Whilst travelling home overland from Leghorn he visited a sister living in Italy, and he reportedly arrived in London from France on 12 May. Within weeks he was appointed to the Blenheim 98 in succession to the promoted Captain John Bazely, which vessel was already serving in the Mediterranean Fleet, and he raised a commodore’s broad pennant at Leghorn towards the end of the year. Reverting to a captain in the Mediterranean Fleet under the new commander-in-chief, Admiral Sir John Jervis, Frederick commanded the Blenheim at the Battle of Cape St. Vincent on 14 February 1797, providing excellent support to the Culloden 74, Captain Thomas Troubridge, and causing a great degree of damage to the Santisima Trinidad 130. During the engagement she lost twelve men killed and forty-seven wounded, this being the second heaviest casualty figure in the fleet.
Frederick was promoted rear-admiral on 20 February 1797, and on 25 March he left the Tagus and returned home to England with Jervis’ dispatches for the Admiralty, arriving in London on 13 April. After remaining on half-pay until the beginning of November, he hoisted his flag aboard the Flora 36, Captain Robert Gambier Middleton, and sailed for Lisbon with a convoy at the end of December. Upon arriving in the Tagus in January 1798 he transferred his flag to the hospital ship Dolphin, Commander Josiah Nesbit; however, by now he was in very poor health and although he did recover enough to transfer his flag in February to the Blenheim, Captain Robert Campbell, he spent some time in command at Gibraltar, living ashore whilst he battled his illness.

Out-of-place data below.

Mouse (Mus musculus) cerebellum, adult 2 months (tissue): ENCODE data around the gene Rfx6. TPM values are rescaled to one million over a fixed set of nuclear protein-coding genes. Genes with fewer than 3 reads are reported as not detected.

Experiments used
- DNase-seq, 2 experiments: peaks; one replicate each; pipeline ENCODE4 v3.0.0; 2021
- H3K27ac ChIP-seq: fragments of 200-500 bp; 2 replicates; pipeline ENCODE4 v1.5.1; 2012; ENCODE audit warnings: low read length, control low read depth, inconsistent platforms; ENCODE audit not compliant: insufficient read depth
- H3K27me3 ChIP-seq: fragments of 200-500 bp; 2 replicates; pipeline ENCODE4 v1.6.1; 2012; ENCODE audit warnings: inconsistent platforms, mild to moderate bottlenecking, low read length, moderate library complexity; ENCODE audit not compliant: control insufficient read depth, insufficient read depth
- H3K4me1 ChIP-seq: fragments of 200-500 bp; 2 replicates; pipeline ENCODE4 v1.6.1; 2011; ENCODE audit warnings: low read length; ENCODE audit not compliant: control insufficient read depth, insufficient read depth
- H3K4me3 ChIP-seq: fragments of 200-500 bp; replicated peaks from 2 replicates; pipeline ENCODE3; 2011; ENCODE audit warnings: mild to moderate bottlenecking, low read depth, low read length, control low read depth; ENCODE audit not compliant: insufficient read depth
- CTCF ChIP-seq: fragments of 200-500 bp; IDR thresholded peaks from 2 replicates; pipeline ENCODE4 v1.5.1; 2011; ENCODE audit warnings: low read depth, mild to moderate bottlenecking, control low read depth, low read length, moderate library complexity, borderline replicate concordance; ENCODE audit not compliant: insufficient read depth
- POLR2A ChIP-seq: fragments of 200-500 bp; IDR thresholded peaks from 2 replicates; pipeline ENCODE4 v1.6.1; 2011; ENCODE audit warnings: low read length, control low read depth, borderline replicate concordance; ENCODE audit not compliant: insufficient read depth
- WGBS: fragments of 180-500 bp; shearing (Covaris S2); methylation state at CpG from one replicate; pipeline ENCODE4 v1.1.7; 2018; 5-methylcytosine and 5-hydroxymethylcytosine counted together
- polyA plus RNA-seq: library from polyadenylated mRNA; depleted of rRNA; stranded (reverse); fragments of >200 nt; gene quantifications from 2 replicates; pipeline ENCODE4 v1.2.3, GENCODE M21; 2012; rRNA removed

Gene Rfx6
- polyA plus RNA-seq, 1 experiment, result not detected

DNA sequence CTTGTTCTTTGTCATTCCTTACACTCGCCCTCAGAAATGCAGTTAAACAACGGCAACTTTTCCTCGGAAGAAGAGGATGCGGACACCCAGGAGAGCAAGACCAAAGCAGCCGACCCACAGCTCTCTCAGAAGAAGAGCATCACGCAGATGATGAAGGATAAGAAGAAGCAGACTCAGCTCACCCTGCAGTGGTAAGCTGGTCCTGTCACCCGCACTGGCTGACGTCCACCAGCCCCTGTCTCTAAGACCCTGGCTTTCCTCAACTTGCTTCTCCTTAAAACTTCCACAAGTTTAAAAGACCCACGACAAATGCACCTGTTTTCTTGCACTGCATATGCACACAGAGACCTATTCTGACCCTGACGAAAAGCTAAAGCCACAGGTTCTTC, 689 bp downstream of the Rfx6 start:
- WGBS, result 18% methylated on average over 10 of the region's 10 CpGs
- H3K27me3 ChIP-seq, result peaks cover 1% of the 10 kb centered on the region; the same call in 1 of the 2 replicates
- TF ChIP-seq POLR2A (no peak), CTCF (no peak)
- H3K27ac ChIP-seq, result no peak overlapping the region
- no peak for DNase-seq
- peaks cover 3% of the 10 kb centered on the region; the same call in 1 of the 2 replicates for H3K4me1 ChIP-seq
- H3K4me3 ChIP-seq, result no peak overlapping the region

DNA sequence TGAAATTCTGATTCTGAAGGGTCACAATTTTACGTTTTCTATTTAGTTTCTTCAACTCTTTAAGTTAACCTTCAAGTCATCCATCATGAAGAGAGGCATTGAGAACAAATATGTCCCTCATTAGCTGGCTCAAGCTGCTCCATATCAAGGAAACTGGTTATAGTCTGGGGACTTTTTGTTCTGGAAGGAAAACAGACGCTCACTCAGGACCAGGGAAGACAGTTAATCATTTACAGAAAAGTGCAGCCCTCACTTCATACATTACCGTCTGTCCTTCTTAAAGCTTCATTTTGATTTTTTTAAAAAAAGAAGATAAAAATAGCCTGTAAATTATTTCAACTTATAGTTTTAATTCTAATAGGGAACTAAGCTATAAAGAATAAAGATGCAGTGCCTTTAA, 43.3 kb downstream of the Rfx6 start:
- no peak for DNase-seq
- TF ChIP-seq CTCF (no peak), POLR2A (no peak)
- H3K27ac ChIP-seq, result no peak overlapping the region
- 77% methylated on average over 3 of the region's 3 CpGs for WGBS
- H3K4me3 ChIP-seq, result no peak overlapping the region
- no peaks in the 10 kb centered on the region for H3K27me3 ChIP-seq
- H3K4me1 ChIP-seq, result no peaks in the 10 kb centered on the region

In the autumn of 1798 he transferred to the Princess Royal 98, his flag-captain being John William Taylor Dixon, and this vessel participated in the pursuit of Vice-Admiral Eustache Bruix’s fleet following it’s breakout from the Brest on 25 April 1799, Frederick’s health continued to decline however and the Princess Royal took him back to Torbay in September.
Admiral Fredrick survived but a further month and he died in Nottingham Place, London, on 8 November 1799.
He married Annie Greigson at Stoke Damarel, Devon, on 2 June 1773 and although the marriage bore no issue he did have many young followers and relatives in the service. His nephew, Thomas Lennox Prescott, served with him on the Romulus, Blenheim and Princess Royal, and was promoted commander in 1839.